Under martial law, Thai authorities shut down some websites, vow to shut down others in 1 hour, threaten internet intermediaries, and say “This is not censorship”Submitted by prachatai on Thu, 22/05/2014 - 07:54
Under the century-old martial law declared by the army, a special body, set up on Wednesday to be responsible for internet censorship, vowed to shut down websites in an hour.
The body is composed of representatives from the Ministry of Information and Communication Technology, the National Broadcasting and Telecommunications Commission (NBTC), the police, and the army’s special peacekeeping body, the Peace and Order Maintaining Command (POMC).
The body was set up following an order issued by POMC under martial law on Tuesday which prohibits internet users from disseminating content which “may cause conflict and violence.”
Thakorn Tanthasit, a NBTC commissioner, said six “inappropriate” websites have been blocked with the cooperation of True Corp, one of the biggest Internet Service Providers (ISP) in Thailand. The NBTC has also “asked for cooperation” from Thai ISPs to shut down websites within one hour.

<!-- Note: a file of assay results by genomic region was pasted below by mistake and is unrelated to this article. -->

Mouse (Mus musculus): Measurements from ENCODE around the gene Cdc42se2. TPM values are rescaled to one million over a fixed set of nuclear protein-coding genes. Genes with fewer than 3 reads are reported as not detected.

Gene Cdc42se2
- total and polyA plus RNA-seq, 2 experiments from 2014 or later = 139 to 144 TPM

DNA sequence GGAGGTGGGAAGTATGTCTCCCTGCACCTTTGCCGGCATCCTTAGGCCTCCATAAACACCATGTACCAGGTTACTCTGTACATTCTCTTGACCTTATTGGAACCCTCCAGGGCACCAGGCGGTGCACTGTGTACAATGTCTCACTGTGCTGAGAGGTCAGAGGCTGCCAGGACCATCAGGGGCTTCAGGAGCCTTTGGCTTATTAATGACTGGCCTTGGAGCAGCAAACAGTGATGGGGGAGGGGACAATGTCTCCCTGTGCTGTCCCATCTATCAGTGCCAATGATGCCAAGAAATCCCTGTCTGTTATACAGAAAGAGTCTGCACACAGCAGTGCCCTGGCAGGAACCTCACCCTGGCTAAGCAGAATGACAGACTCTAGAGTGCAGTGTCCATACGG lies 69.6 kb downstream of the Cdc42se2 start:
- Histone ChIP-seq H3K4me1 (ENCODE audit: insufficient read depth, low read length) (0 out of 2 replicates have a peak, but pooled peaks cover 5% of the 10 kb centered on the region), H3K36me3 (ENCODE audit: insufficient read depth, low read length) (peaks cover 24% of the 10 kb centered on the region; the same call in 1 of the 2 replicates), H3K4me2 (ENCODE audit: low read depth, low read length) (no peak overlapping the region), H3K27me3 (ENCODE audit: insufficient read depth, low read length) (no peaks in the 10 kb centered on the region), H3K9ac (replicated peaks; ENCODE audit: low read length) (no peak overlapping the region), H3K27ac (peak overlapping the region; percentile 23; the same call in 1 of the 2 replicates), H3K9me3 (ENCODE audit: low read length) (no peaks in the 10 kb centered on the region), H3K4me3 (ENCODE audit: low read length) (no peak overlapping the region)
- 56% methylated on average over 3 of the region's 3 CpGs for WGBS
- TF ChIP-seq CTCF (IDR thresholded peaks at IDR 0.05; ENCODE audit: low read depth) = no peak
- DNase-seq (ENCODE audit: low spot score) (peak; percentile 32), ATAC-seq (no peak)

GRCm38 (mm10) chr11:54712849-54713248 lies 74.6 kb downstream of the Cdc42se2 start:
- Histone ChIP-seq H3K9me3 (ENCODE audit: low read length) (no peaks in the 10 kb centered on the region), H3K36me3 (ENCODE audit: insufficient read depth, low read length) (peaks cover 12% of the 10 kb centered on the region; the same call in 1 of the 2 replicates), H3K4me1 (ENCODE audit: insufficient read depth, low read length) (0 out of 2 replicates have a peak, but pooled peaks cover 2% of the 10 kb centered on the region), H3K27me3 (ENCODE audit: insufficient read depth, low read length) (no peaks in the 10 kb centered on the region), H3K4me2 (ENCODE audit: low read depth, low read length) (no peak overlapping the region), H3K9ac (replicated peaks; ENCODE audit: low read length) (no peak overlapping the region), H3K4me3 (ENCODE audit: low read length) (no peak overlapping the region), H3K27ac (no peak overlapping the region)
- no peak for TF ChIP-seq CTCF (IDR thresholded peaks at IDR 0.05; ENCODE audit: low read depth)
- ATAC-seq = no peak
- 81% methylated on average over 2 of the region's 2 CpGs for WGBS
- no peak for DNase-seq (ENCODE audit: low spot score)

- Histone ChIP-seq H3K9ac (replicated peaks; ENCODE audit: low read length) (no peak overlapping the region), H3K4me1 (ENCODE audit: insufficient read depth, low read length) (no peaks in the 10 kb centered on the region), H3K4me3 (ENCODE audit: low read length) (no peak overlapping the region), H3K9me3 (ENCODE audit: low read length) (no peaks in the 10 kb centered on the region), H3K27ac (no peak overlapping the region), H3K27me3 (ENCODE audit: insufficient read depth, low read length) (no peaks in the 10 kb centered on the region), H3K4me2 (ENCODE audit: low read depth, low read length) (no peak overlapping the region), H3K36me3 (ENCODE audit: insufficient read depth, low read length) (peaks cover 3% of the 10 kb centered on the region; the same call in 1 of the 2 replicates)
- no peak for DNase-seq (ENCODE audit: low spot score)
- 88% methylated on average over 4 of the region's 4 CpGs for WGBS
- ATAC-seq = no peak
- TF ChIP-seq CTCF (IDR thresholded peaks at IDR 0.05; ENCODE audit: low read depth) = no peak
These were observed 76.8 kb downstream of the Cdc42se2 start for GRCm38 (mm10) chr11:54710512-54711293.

“This is to ask for cooperation in monitoring content which may affect peace and order. THIS IS NOT CENSORSHIP AT ALL, but a blockade only of content or websites which may contravene public morals and cause conflict and unrest and a threat to national security,” the Commissioner told media on Wednesday after a meeting between the censorship body and 105 Thai ISPs.
He admitted that it will be more difficult to shut down websites hosted overseas, but said the ISPs could shut them down at the Gateway.
The Commissioner added that the POMC will summon big social media services, such as Facebook, Twitter, YouTube and Line to talk about “cooperation”.
After several months of Thai political conflict, and pressure on the military from the pro-establishment side to stage a coup d’état, the army, led by Army Chief Prayuth Chan-ocha, decided to intervene by illegally declaring martial law on Tuesday. 14 satellite TV channels and an unknown number of unlicensed community radio stations have been shut down. The army also prohibits the media from interviewing critics.